The MSM is a structural model
of memory developed by
Atkinson and Shiffrin, with an
emphasis on the rehearsal of
information. It suggests that
the STM and LTM are two
unitary, singular stores.
Information passes through
each store in a linear process.
Each store has different
encoding, durations, and
Information from our
environment initially goes into
the sensory register where it
stays for about a second. We do
not notice much of this stuff, but
if we pay attention to it, the
information will pass into our
short term memory. Information
can be kept here by maintenance
rehearsal, but if it is further
processed through elaborate
rehearsal, it moves into our long
term memory. The information
there can then last forever.
Brain damaged patients- HM had
a part of his brain removed to
stop his severe epilepsy. As a
result, he suffered from
anterograde amnesia. He could
not form any new long-term
memories. This showed that the
STM and LTM are separate stores
and that they can work
Serial position curve- Murdock devised the
serial position curve explaining the primacy
and recency effect, Experiments show that
when participants are presented with a list of
words, they tend to remember the first few
and last few words and are more likely to
forget those in the middle of the list. This
gave evidence for the LTM and STM stores,
murdock was based his work on the MSM.
The MSM is said to be oversimplistic. It
places too much emphasis on the role of
rehearsal and does not account for
situations where we learn information
instantly without rehearsing it. It is likely
that semantic coding takes place in these
circumstances. Additionally, research
suggests that the LTM is not a unitary
store, we have one store for semantic
memories (factual) and a different one for
procedural ones (actions). The MSM does
not reflect this.
The MSM does not account for more than
one STM store. The case study of KF, an
amnesia patient, showed that he had
difficulty recalling digits read to him, but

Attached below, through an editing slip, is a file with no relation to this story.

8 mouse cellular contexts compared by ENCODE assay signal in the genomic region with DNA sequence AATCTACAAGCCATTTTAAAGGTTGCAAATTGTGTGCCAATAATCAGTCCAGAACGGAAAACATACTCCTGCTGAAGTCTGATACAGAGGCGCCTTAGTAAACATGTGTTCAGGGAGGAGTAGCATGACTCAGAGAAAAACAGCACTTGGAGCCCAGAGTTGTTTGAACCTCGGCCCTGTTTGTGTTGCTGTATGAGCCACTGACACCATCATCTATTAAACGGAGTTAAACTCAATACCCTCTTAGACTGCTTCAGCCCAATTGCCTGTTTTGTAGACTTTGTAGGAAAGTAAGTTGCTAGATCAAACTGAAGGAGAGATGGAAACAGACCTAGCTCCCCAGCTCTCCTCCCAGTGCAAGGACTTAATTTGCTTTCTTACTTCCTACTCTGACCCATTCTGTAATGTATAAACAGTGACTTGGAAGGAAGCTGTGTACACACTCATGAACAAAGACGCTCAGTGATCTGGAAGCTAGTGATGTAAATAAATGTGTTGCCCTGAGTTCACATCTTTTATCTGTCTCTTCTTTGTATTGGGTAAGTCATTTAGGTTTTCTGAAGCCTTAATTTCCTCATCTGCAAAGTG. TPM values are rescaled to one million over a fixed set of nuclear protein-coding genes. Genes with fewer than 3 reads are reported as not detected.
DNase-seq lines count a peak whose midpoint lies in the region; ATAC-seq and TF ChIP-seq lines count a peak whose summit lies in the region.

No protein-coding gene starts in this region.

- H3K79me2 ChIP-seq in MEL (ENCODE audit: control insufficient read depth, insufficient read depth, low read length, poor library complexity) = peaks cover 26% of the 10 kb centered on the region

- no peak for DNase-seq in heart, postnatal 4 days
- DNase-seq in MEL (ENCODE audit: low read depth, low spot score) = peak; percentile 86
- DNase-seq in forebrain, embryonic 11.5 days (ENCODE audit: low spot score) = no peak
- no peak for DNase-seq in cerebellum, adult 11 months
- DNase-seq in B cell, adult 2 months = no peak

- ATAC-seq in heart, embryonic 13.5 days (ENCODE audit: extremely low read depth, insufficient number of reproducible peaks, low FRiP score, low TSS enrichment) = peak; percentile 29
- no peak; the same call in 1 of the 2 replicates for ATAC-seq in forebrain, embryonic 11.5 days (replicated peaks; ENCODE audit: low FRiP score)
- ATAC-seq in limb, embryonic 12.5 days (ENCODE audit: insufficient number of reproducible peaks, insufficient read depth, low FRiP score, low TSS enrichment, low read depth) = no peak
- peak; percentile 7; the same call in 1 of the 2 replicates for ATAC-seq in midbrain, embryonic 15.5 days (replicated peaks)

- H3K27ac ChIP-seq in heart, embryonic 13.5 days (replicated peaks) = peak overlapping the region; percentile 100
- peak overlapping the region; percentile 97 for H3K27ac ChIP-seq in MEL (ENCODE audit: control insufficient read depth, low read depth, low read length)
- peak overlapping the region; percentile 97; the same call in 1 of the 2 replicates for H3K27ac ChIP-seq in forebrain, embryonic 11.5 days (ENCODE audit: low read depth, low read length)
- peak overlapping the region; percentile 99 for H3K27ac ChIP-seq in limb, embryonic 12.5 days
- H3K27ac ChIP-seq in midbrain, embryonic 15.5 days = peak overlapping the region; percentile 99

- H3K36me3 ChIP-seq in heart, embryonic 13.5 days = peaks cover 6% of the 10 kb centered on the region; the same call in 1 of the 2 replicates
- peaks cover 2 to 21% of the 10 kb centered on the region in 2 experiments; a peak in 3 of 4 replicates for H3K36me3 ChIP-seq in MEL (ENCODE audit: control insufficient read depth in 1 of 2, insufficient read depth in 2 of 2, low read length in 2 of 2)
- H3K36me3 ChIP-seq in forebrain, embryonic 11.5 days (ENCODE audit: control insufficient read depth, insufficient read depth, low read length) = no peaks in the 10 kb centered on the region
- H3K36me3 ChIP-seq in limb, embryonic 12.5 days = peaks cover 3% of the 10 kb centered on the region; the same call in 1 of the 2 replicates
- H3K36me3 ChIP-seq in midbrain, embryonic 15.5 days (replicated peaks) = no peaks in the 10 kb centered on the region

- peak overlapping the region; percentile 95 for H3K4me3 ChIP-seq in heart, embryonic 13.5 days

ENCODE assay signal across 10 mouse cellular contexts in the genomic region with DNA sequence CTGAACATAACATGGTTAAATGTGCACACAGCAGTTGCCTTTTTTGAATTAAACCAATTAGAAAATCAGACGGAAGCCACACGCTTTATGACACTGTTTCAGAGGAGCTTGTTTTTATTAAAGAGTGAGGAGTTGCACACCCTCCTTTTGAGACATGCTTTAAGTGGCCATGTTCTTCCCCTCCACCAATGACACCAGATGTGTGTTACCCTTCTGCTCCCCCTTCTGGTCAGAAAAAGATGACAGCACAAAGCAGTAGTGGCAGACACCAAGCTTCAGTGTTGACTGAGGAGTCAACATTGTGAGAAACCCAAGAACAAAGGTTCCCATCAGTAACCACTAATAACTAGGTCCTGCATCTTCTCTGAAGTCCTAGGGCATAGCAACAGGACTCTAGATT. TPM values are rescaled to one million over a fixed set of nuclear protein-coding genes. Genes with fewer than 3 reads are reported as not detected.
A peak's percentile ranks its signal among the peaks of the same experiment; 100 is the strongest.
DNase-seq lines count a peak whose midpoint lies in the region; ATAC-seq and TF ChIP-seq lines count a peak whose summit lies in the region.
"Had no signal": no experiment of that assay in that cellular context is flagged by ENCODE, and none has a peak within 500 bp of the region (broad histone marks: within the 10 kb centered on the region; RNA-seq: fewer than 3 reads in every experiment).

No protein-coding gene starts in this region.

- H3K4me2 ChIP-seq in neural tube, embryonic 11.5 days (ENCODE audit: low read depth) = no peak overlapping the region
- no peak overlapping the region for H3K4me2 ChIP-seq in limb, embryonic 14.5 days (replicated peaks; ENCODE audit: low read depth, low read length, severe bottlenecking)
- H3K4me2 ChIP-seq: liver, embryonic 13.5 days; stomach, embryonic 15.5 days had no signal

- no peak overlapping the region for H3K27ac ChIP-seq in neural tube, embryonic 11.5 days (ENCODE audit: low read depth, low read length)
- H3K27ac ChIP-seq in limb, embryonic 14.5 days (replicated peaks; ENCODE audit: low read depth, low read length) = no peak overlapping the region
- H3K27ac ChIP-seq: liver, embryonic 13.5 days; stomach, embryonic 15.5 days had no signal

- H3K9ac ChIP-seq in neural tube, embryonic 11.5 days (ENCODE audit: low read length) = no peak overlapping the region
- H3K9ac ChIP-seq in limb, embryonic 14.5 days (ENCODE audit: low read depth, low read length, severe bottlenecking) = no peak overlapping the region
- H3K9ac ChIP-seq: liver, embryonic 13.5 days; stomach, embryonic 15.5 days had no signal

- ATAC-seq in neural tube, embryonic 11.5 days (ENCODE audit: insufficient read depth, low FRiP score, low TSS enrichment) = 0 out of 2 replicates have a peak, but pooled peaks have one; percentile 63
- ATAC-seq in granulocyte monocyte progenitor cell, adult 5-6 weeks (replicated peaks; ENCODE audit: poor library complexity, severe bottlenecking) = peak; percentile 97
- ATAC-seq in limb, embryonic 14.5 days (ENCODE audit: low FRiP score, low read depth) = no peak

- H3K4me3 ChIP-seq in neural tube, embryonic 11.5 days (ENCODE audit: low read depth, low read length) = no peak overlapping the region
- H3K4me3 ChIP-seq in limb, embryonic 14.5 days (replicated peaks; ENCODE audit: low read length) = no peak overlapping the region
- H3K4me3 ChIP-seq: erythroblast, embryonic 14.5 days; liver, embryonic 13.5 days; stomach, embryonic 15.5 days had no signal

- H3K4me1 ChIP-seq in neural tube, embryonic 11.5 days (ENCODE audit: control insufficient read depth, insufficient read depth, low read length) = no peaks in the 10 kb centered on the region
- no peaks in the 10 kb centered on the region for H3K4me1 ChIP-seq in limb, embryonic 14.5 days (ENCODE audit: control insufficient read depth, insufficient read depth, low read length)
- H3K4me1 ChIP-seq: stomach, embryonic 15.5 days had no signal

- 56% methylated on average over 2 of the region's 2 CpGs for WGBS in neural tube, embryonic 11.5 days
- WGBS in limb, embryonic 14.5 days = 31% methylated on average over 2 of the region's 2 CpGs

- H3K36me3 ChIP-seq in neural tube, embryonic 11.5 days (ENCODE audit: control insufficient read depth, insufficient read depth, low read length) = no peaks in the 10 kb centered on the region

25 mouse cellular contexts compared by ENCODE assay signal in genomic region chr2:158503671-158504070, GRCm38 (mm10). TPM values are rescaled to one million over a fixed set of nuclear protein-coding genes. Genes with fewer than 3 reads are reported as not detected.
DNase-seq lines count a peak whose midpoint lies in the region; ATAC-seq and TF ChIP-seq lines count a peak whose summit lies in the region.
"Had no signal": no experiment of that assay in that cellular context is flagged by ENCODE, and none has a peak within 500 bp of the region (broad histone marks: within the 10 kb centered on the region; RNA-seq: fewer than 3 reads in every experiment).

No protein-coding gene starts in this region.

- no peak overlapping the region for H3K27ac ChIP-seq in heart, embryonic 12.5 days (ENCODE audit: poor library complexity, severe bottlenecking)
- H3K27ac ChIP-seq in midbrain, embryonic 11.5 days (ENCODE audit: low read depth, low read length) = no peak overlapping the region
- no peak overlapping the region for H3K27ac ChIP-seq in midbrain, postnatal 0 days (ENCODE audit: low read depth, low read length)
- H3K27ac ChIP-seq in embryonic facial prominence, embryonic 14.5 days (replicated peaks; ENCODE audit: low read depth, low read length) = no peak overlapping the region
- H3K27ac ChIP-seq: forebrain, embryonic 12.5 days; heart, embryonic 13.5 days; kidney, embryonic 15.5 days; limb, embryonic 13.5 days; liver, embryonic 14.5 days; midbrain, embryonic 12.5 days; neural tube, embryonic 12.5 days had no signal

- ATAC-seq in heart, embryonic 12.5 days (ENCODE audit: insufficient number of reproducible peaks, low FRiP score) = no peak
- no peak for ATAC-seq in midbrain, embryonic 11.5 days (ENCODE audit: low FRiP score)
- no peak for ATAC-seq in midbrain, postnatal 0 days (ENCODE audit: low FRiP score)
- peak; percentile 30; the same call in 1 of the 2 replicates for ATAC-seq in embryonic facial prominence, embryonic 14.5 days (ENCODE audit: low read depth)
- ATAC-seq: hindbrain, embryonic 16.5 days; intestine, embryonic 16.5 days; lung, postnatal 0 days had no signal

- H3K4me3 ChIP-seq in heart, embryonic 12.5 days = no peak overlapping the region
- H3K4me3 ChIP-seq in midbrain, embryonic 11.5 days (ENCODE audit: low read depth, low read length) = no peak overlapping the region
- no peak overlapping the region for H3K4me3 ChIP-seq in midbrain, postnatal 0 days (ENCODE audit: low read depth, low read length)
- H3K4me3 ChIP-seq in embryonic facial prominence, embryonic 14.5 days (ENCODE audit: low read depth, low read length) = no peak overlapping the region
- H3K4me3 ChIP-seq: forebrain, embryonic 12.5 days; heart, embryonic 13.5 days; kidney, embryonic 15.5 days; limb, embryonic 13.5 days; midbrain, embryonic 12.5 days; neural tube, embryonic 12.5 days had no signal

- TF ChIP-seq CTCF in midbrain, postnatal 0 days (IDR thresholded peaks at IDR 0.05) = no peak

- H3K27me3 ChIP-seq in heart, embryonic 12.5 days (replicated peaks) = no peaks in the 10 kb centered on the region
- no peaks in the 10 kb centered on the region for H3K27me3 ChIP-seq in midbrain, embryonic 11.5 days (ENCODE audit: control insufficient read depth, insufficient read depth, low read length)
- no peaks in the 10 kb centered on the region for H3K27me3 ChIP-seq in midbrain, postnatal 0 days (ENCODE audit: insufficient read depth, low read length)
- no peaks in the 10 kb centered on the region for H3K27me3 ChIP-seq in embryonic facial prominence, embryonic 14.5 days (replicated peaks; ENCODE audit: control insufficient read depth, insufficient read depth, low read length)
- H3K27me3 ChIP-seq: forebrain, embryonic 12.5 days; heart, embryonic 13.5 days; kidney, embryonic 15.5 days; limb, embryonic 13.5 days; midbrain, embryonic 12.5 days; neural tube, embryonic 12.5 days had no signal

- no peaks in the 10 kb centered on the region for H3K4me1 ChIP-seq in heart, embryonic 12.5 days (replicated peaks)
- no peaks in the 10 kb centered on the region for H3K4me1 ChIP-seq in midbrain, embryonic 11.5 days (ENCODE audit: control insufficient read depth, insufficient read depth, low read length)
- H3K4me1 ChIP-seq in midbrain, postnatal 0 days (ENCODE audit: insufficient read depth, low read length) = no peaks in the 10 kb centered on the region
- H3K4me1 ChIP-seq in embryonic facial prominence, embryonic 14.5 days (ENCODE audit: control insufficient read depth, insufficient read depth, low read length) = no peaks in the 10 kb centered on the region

was much better at recalling when he read
them. This suggests there is separate
stores for visual and auditory information,
which is not covered by MSM.
Working Memory Model
Developed by Baddeley and Hitch, the
WMM replaces the idea of the unitary
STM store, bases on rehearsal, as
proposed by the MSM. It is an active
system where mental tasks are carried
out on a conscious level rather than an
unconscious one, it emphasises the
importance of processing. Each
component has a limited capacity.
The Central Executive-
Modality free; most
It operates all the other
slave systems and
Its capacity is very
Pad- Used to store
and manipulate visual
patterns and spatial
arithmetic tasks and
helps the individual
The Phonological Loop-
Deals with auditory stimuli
where information needs
to be rehearsed to prevent
decay. Contains the
Phonological store; 'inner
ear' (sound speech) and the
process; 'inner voice'
The WMM has research support. The case study of KF, an amnesia patient, showed that
he had difficulty recalling digits read to him, but was much better at recalling when he
read them. This suggests there is separate stores for visual and auditory information,
which is showed by the WWM. His phonological loop would have been damaged.
-The central executive is unfalsifiable; Richardson criticises the vague
description of the CE despite it's crucial role. -There may be further stores
which are not mentioned such as a musical component since we are able to
listen to non-lyrical music without disrupting other stores.
integrates the visual,
spatial and verbal
information from the
other stores together.
Links to LTM.
Baddeley found participants had difficulty carrying out two visual
tasks at the same time, but could do a visual and verbal task at the
same time. The greater difficulty is because both visual tasks compete
for the same resources (VSS). This supports the different VSS and PL
Theories of forgetting
Motivated forgetting where emotionally threatening and
traumatising events/memories are thought to be banished
from our LTM into the unconscious mind to avoid
re-experiencing the anxiety it may cause.
Williams investigated women who
had suffered childhood sexual
assaults. 38% had no recall of
events, 16% reported they hadn't
once been able to.
Interference- Forgetting occurs
when one memory blocks another,
causing one or both to become
distorted or forgotten.
Retroactive interference- where NEW information interferes
with the ability to recall OLDER information.
Proactive interference- where OLDER information interferes
with the ability to recall NEW information.